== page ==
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Just over a decade ago, the outcry over Microsoft’s security problems reached such a deafening level that it finally got the attention of Bill Gates, who wrote the famous Trustworthy Computing memo. …
Just over a decade ago, the outcry over Microsoft’s security problems reached such a deafening level that it finally got the attention of Bill Gates, who wrote the famous Trustworthy Computing memo. Today, many would say that Microsoft leads the industry in security and vulnerability handling.
Now, it’s Java that’s causing the uproar. But has Oracle learned anything from Microsoft in handling these seemingly ceaseless problems? I’ll start by reviewing the wide-ranging Java security changes Oracle is promising to make. They sound so much like the improvements Microsoft made back with Trustworthy Computing that I’m amazed it hasn’t been done before! We’ll move on to discuss what you can do now to address Java security in your environment.
One of the banes of security with Java is the presence of multiple versions of Java, often on the same computer. Sometimes you really need multiple versions of Java to support applications with version dependencies (crazy, I know). But other times, multiple copies of Java are there “just because.” In this webinar, we’ll talk about the current Java mess and how you can get out of it, including:
Assessment. We’ll discuss ways and tools for cataloging what versions of Java are actually out there on your endpoints.
Identification. We’ll look at methods for identifying which versions are actually required by your users; for instance, I’ll show you how you might use Process Tracking and File Access events in the Windows Security Log to see which Java files are being accessed, by whom, and by which programs.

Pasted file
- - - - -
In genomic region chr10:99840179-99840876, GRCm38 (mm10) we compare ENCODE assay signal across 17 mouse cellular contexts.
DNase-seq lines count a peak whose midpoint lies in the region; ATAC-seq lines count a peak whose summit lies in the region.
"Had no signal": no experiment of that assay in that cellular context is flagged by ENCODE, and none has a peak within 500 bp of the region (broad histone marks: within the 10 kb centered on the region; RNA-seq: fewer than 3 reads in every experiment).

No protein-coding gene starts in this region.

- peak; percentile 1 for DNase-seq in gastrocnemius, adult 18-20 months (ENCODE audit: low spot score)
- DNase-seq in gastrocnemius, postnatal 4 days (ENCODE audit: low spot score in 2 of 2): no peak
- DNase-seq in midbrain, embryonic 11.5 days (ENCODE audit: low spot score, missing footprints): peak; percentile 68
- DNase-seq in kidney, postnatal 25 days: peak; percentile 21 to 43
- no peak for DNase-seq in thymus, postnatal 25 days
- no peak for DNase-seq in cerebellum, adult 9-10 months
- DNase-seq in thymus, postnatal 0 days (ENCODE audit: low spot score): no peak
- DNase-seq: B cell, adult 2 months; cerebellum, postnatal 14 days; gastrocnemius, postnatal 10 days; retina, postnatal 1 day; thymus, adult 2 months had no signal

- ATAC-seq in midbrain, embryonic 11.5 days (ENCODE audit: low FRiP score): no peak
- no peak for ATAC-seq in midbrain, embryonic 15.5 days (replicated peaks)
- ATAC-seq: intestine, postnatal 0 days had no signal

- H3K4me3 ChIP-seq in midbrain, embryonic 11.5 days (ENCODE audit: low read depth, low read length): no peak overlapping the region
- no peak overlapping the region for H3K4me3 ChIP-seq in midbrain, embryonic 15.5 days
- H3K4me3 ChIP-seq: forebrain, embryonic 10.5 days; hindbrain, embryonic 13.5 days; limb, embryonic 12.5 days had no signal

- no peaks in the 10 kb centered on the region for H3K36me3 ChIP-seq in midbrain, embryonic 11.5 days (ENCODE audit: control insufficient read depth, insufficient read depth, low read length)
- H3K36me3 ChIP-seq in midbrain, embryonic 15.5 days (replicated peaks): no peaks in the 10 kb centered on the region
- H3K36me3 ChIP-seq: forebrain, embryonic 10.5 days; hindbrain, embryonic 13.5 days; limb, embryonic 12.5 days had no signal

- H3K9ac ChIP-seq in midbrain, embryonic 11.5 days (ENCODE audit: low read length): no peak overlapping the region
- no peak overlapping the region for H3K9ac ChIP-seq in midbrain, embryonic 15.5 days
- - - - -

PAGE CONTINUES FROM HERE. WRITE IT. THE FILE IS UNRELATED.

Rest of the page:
Disabling. Can you just disable Java? Maybe not for everyone, but what if you could disable it for certain roles within your company that make up 25% – or even 75% – of your workforce? That would be worth it. We’ll explore how you might go about such a measure.
Hardening. We’ll dive into the technical details of hardening Java and reducing your Java attack surface, where possible.
Filtering. Another way to reduce your Java risk is by filtering Java content at your gateway. Again not full coverage control – but what is?
Patching. Then, we’ll delve into the Java patching nightmare. Depending on self-updaters on each endpoint, is could be a recipe for disaster, and I’ll explain why. Basically the only way out of the Java mess is a 3rd party solution that can perform centralized patch management and remediation and that’s where our sponsor, Lumension, will come in.
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